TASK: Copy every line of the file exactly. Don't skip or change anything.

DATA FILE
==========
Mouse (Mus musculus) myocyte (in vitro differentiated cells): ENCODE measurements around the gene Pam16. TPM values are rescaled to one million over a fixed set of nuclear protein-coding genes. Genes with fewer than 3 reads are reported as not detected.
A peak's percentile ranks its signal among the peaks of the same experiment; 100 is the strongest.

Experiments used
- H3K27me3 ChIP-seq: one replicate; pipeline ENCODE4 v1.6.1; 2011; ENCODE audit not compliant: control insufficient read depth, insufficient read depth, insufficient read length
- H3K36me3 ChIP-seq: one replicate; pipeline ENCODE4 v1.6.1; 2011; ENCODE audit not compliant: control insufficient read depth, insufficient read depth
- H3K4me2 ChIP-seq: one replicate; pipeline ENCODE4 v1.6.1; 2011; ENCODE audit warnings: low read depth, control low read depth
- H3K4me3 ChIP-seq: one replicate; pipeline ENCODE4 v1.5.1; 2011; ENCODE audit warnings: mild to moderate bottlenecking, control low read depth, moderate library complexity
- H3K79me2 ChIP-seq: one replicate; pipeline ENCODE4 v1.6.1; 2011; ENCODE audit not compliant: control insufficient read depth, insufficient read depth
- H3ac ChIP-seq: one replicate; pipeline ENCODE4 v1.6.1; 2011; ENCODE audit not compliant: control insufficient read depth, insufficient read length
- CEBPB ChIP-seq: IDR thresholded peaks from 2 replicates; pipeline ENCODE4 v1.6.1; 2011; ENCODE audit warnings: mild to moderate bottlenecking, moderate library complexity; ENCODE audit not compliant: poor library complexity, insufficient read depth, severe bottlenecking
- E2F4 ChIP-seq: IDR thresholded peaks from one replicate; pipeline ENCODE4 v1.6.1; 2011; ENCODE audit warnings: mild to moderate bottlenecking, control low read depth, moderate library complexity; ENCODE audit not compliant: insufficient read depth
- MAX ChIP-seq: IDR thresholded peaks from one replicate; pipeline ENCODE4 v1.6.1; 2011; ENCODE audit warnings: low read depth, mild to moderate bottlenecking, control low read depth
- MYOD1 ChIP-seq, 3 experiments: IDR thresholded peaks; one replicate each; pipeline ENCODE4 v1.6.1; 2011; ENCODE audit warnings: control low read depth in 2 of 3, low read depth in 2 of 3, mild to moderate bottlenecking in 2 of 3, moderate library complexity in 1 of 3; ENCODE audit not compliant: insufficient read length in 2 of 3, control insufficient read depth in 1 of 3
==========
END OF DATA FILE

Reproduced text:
Mouse (Mus musculus) myocyte (in vitro differentiated cells): ENCODE measurements around the gene Pam16. TPM values are rescaled to one million over a fixed set of nuclear protein-coding genes. Genes with fewer than 3 reads are reported as not detected.
A peak's percentile ranks its signal among the peaks of the same experiment; 100 is the strongest.

Experiments used
- H3K27me3 ChIP-seq: one replicate; pipeline ENCODE4 v1.6.1; 2011; ENCODE audit not compliant: control insufficient read depth, insufficient read depth, insufficient read length
- H3K36me3 ChIP-seq: one replicate; pipeline ENCODE4 v1.6.1; 2011; ENCODE audit not compliant: control insufficient read depth, insufficient read depth
- H3K4me2 ChIP-seq: one replicate; pipeline ENCODE4 v1.6.1; 2011; ENCODE audit warnings: low read depth, control low read depth
- H3K4me3 ChIP-seq: one replicate; pipeline ENCODE4 v1.5.1; 2011; ENCODE audit warnings: mild to moderate bottlenecking, control low read depth, moderate library complexity
- H3K79me2 ChIP-seq: one replicate; pipeline ENCODE4 v1.6.1; 2011; ENCODE audit not compliant: control insufficient read depth, insufficient read depth
- H3ac ChIP-seq: one replicate; pipeline ENCODE4 v1.6.1; 2011; ENCODE audit not compliant: control insufficient read depth, insufficient read length
- CEBPB ChIP-seq: IDR thresholded peaks from 2 replicates; pipeline ENCODE4 v1.6.1; 2011; ENCODE audit warnings: mild to moderate bottlenecking, moderate library complexity; ENCODE audit not compliant: poor library complexity, insufficient read depth, severe bottlenecking
- E2F4 ChIP-seq: IDR thresholded peaks from one replicate; pipeline ENCODE4 v1.6.1; 2011; ENCODE audit warnings: mild to moderate bottlenecking, control low read depth, moderate library complexity; ENCODE audit not compliant: insufficient read depth
- MAX ChIP-seq: IDR thresholded peaks from one replicate; pipeline ENCODE4 v1.6.1; 2011; ENCODE audit warnings: low read depth, mild to moderate bottlenecking, control low read depth
- MYOD1 ChIP-seq, 3 experiments: IDR thresholded peaks; one replicate each; pipeline ENCODE4 v1.6.1; 2011; ENCODE audit warnings: control low read depth in 2 of 3, low read depth in 2 of 3, mild to moderate bottlenecking in 2 of 3, moderate library complexity in 1 of 3; ENCODE audit not compliant: insufficient read length in 2 of 3, control insufficient read depth in 1 of 3